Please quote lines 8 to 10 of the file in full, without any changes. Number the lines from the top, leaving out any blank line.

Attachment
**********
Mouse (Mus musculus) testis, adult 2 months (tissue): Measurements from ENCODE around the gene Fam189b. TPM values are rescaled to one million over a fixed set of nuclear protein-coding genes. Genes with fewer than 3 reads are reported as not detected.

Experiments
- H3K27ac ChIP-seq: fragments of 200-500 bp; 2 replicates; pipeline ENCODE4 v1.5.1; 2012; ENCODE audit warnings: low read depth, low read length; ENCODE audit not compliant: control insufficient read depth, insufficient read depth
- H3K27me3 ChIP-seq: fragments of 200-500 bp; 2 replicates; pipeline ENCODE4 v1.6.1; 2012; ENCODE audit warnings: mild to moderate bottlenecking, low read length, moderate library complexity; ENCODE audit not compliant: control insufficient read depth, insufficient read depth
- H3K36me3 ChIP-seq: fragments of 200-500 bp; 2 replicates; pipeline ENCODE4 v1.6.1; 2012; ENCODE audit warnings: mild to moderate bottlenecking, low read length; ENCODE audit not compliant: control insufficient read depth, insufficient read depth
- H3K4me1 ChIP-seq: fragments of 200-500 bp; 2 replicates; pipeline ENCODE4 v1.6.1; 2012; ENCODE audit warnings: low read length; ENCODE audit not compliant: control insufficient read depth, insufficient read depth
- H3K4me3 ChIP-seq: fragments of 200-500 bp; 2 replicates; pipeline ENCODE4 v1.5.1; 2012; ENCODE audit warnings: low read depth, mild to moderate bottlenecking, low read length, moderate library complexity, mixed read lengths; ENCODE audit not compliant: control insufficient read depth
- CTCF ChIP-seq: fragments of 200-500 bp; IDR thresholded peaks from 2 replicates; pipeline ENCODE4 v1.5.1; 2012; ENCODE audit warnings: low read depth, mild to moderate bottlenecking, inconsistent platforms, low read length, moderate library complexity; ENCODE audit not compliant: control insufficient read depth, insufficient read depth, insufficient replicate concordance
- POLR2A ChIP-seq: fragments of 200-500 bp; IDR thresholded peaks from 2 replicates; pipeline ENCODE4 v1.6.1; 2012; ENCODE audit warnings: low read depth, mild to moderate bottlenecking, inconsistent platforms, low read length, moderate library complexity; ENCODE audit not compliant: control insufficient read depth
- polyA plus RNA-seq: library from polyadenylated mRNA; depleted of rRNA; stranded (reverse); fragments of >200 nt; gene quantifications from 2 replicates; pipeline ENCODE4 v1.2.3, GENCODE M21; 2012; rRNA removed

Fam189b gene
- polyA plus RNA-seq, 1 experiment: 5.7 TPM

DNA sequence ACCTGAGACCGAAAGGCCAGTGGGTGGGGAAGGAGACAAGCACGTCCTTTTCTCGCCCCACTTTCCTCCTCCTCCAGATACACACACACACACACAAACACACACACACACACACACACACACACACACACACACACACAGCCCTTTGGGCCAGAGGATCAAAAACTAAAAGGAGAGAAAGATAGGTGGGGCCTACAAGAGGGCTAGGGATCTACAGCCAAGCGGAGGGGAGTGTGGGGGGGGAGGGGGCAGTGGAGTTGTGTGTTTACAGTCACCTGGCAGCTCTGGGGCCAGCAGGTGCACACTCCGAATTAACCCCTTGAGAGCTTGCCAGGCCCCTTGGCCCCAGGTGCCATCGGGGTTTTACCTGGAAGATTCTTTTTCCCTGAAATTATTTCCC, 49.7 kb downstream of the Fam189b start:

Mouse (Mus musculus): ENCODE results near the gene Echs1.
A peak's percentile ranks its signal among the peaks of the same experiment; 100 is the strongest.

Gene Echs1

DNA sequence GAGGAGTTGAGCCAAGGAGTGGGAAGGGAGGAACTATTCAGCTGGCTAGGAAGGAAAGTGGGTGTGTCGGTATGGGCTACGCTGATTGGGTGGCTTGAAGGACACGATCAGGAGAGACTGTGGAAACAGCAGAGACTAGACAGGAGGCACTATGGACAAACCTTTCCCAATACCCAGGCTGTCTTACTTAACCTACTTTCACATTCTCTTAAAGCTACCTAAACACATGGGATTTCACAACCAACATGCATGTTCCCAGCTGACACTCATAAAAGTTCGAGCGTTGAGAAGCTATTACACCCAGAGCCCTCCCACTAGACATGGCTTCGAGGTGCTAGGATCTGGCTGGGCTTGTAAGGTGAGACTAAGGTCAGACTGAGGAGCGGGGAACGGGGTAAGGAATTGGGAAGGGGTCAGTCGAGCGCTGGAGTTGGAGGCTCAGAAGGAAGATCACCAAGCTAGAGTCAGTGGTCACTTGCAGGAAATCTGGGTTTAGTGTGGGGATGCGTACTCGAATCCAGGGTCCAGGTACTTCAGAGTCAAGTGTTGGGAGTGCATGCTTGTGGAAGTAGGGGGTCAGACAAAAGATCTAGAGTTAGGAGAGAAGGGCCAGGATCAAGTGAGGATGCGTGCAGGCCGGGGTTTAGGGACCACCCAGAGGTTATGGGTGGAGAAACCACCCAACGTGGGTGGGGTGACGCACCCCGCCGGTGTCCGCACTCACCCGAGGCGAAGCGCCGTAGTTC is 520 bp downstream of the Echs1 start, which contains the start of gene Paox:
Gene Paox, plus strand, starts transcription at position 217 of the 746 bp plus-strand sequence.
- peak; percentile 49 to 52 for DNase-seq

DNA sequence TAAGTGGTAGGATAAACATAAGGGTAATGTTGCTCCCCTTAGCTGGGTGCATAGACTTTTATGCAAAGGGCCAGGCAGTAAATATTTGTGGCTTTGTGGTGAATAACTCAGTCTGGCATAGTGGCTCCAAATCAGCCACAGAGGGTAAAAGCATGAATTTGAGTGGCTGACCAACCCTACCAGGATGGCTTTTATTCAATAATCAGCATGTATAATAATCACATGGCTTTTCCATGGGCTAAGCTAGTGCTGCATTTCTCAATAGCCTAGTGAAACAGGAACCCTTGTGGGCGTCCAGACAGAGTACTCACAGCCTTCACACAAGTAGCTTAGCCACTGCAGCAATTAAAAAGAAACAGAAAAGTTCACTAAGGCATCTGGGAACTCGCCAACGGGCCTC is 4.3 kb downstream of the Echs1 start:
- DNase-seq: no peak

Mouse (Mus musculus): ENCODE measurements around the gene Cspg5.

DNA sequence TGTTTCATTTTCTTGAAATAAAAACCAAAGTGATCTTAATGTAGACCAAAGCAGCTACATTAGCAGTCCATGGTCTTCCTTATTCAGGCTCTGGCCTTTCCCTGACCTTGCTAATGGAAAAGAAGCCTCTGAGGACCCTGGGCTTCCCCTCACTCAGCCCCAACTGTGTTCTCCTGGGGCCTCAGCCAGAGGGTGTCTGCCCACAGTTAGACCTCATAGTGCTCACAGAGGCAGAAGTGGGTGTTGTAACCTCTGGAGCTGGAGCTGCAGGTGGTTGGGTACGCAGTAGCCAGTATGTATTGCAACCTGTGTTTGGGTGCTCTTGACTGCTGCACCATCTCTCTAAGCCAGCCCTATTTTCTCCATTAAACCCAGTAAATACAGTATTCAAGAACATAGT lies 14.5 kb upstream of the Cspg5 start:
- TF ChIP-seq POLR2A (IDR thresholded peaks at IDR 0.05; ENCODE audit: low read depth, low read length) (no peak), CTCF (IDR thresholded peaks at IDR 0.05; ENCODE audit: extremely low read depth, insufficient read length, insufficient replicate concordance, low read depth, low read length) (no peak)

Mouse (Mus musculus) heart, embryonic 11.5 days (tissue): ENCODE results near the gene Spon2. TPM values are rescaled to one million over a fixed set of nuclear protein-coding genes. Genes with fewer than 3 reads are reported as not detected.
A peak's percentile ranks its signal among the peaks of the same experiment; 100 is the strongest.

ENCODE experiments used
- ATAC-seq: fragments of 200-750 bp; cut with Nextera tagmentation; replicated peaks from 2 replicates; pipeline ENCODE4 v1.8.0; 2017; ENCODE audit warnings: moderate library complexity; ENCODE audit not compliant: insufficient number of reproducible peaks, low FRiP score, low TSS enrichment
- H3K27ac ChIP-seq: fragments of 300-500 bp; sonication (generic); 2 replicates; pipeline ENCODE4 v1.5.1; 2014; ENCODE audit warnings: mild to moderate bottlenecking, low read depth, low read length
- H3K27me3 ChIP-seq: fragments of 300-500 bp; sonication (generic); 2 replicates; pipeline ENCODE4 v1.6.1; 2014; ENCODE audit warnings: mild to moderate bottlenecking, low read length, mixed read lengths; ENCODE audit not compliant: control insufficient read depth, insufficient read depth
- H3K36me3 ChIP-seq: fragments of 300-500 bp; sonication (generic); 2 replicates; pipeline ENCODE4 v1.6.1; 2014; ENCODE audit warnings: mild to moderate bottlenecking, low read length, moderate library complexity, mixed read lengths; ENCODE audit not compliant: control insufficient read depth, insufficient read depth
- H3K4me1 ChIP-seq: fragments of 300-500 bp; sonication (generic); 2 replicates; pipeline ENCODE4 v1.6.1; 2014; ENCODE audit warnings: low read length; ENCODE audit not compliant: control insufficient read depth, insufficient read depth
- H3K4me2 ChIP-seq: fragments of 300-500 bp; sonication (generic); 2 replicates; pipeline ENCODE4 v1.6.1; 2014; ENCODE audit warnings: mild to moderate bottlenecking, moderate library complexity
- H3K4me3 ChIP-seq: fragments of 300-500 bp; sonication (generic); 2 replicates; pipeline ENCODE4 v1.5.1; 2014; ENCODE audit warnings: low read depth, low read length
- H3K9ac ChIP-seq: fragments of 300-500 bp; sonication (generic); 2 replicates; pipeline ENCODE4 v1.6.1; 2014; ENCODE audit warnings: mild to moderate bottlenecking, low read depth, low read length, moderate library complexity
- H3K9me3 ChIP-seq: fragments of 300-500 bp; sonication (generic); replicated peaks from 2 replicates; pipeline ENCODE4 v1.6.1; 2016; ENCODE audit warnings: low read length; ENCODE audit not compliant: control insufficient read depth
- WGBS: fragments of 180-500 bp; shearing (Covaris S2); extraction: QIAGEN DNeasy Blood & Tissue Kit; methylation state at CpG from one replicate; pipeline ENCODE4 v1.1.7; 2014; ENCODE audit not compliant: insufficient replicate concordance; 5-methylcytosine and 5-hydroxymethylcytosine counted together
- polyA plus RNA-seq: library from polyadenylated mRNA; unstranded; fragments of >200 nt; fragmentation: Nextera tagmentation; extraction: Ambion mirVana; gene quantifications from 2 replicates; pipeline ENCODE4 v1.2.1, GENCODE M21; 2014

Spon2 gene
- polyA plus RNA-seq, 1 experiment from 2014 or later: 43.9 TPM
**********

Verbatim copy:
- CTCF ChIP-seq: fragments of 200-500 bp; IDR thresholded peaks from 2 replicates; pipeline ENCODE4 v1.5.1; 2012; ENCODE audit warnings: low read depth, mild to moderate bottlenecking, inconsistent platforms, low read length, moderate library complexity; ENCODE audit not compliant: control insufficient read depth, insufficient read depth, insufficient replicate concordance
- POLR2A ChIP-seq: fragments of 200-500 bp; IDR thresholded peaks from 2 replicates; pipeline ENCODE4 v1.6.1; 2012; ENCODE audit warnings: low read depth, mild to moderate bottlenecking, inconsistent platforms, low read length, moderate library complexity; ENCODE audit not compliant: control insufficient read depth
- polyA plus RNA-seq: library from polyadenylated mRNA; depleted of rRNA; stranded (reverse); fragments of >200 nt; gene quantifications from 2 replicates; pipeline ENCODE4 v1.2.3, GENCODE M21; 2012; rRNA removed